As our team continued to review literature, we discovered a study that examined certain discharge criteria that health care providers could take to ensure patients are discharged appropriately and that health care does not end there.  These instructions include medication use, diet and exercise adherence, what to do if heart failure symptoms are noted, and the need for compliance with their future physician appointments (Feltner et al., 2014).  The problem we discussed would be that it will take close follow-up with the patient and family to ensure these measures are met.  Patients who are non-compliant and have multiple chronic health conditions will need extra assistance from skilled professionals.  The research article revealed that a high-intensity home visiting program prevented 30 day readmits of all the trial studied.  Finally, a study that explored current approaches to management of CHF and their challenges in Uzbekistan was reviewed. The article discussed the challenges and factors that affect the implementation of quality care about CHF, both physician and patient perspectives.  One barrier mentioned that could be overcome in the CHF population included hospitalization of CHF patients every 6 months on average.  This process did not show evidence of clinical effectiveness and posed a financial burden to patients and their families as well as the health care system (Ahmedov et al., 2013).  Multiple barriers were noted in Uzbekistan and included a lack of general overall consensus towards managing this disease.  As a result of the study, it was concluded that data collection would be needed to improve overall quality factors.  The study of these results would allow their health care systems to produce national standards that address multiple aspects of this care process.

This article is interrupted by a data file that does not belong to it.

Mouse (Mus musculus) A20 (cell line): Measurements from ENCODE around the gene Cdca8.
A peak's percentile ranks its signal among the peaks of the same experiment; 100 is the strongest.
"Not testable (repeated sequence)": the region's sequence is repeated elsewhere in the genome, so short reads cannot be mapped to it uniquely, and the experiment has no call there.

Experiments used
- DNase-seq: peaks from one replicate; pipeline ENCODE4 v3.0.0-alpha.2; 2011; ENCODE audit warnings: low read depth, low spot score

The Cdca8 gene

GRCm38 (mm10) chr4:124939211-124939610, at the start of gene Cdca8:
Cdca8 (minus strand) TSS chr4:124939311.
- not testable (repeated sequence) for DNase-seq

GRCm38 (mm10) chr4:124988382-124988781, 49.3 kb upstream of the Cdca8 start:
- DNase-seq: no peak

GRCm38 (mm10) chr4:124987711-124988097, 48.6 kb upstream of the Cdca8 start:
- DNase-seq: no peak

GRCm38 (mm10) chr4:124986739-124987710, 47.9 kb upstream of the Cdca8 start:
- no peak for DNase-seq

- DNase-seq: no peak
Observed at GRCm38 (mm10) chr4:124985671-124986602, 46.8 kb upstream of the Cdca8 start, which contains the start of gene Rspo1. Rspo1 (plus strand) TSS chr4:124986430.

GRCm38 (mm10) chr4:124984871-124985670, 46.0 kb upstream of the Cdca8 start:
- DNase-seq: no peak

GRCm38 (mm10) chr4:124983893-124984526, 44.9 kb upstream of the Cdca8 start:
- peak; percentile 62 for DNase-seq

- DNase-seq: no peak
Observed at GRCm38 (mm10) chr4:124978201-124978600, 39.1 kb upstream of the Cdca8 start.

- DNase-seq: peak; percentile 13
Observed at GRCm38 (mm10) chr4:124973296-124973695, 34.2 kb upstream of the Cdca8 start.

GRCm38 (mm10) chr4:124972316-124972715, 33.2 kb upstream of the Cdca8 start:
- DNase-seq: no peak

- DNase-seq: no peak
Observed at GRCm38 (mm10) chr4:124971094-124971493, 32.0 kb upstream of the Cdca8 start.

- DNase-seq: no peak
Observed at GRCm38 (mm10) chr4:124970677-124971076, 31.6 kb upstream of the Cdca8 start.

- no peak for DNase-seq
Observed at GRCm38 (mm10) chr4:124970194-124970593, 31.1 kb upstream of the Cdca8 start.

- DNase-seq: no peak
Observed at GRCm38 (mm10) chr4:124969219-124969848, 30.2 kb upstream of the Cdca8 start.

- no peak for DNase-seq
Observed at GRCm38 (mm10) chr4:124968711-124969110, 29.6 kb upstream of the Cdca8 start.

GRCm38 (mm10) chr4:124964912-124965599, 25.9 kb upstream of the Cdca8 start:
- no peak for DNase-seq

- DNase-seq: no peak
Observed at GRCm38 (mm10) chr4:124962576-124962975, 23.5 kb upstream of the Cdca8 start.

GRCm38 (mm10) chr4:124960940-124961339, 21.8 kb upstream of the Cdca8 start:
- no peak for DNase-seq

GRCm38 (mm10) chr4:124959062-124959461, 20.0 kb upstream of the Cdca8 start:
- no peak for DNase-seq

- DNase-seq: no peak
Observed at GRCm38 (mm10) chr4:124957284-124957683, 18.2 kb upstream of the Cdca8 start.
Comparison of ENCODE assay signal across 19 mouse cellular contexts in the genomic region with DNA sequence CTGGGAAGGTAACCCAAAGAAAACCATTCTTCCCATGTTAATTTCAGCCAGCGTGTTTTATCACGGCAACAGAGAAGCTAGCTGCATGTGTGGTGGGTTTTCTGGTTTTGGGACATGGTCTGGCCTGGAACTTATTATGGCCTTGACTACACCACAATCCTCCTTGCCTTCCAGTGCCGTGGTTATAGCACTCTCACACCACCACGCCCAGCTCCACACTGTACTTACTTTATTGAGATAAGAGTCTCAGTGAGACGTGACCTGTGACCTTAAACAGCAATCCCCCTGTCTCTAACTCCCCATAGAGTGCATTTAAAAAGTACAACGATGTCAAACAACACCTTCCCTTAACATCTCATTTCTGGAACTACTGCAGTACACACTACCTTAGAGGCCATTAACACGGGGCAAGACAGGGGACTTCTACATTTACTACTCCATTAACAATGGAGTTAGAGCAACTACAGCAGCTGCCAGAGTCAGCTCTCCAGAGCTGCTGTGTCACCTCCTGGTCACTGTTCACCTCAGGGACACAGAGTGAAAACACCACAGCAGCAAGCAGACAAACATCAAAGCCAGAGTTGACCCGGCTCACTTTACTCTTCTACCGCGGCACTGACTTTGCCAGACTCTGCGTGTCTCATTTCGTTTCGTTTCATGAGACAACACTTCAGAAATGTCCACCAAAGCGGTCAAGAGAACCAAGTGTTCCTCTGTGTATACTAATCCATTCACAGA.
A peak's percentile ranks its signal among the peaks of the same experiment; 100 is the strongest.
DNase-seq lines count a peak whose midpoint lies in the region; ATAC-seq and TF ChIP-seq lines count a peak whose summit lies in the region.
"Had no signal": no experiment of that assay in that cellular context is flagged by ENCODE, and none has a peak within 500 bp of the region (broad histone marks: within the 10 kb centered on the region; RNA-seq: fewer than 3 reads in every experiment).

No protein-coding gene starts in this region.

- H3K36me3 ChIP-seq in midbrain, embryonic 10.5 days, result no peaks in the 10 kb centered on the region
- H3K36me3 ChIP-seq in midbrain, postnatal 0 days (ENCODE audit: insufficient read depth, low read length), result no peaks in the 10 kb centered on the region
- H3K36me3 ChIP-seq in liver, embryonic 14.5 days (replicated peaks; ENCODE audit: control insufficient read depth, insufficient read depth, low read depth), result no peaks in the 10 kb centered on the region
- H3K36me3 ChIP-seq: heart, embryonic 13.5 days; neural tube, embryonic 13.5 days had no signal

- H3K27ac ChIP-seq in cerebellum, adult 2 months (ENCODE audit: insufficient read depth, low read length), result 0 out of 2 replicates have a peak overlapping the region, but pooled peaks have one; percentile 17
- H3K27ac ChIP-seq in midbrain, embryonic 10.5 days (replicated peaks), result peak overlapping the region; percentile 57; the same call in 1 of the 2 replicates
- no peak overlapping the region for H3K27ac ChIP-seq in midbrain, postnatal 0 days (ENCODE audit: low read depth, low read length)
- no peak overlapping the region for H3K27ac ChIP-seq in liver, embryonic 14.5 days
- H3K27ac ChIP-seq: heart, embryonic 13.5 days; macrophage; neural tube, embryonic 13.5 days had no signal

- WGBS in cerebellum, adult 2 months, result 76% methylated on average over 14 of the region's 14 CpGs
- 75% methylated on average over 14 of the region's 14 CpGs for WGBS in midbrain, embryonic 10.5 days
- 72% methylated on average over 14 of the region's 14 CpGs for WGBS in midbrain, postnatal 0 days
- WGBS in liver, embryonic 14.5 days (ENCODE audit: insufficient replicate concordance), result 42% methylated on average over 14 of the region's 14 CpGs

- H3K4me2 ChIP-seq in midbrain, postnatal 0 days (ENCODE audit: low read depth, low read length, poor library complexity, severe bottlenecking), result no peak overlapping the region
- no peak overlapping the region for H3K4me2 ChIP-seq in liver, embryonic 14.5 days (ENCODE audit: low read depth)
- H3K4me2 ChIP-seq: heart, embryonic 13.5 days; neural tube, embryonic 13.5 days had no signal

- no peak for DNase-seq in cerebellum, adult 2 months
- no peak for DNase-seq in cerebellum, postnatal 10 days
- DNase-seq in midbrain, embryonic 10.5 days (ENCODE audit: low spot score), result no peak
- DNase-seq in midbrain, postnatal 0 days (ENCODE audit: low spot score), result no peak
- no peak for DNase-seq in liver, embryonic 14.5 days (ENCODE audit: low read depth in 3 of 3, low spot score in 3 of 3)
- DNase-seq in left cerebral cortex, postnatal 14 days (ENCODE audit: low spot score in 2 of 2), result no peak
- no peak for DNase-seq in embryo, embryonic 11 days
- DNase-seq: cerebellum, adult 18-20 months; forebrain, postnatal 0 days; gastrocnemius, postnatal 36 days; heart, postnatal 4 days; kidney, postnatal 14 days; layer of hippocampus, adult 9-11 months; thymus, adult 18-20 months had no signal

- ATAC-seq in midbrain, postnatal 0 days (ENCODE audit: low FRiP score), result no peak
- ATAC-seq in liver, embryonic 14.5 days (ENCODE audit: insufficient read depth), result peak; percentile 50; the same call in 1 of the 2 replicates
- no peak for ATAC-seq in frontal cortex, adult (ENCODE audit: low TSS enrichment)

Ahmedov, M., Green, J., Azimov, R., Avezova, G., Inakov, S., & Mamatkulov, B., (2013). Addressing the challenges of improving primary care quality in Uzbekistan:  A qualitative study of chronic heart failure management. Health Policy and Planning, 28(5), 458-466. doi:10.1093/heapol/czs091
Centers for Medicare & Medicaid Services.  (2014).  Readmissions reduction program.  (CMS FY 2015 IPPS Final Rule).  Retrieved from
Feltner, C., Jones, C. D., Cene, C. W., Zheng, Z., Sueta, C. A., Coker-Schwimmer, E. J.,…Jonas, D. E. (2014).  Traditional care interventions to prevent readmissions for persons with heart failure:  A systematic review and meta-analysis.  Annals of Internal Medicine, 160, 774-784.  doi:  10.7326/M14-0083
Hilbert, J. P., Zasadil, S., Keyser, D. J., & Peele, P. B. (2014).  Using decision trees to manage
hospital readmission risk for acute myocardial infarction, heart failure, and pneumonia.  Applied Health Economics and Health Policy, 12(6), 573-585.  doi:  10.1007/s40258-014-0124-7
Lowery, J., Hopp, F., Subramanian, U., Wiitala, W., Welsh, D. E., Larkin, A.,…Vaitkevicins, P. (2012).  Evaluation of a nurse practioner disease management model for chronic heart failure:  A multi-site implementation study.  Congestive Heart Failure (Greenwich, Conn.), 18(1), 64-71.  doi:  10.1111/j.1751-7133.2011.00228.x
McClintock, S., Mose, R., & Smith, L. F. (2014).  Strategies for reducing the hospital readmission rates of heart failure patients.  Journal For Nurse Practioners, 10(6), 430-433.  doi:  10.1016/j.nurpra.2014.04.005
Shannon, E., & Spence, W. (2011).  The attitudes and views of GPs and physicians to     prescribing by heart failure nurse specialists.  British Journal of Cardiac Nursing, 6(9),     450-455.  Retrieved from  (AN 2011326281)

Are you looking for a similar paper or any other quality academic essay? Then look no further. Our research paper writing service is what you require. Our team of experienced writers is on standby to deliver to you an original paper as per your specified instructions with zero plagiarism guaranteed. This is the perfect way you can prepare your own unique academic paper and score the grades you deserve.

Use the order calculator below and get started! Contact our live support team for any assistance or inquiry.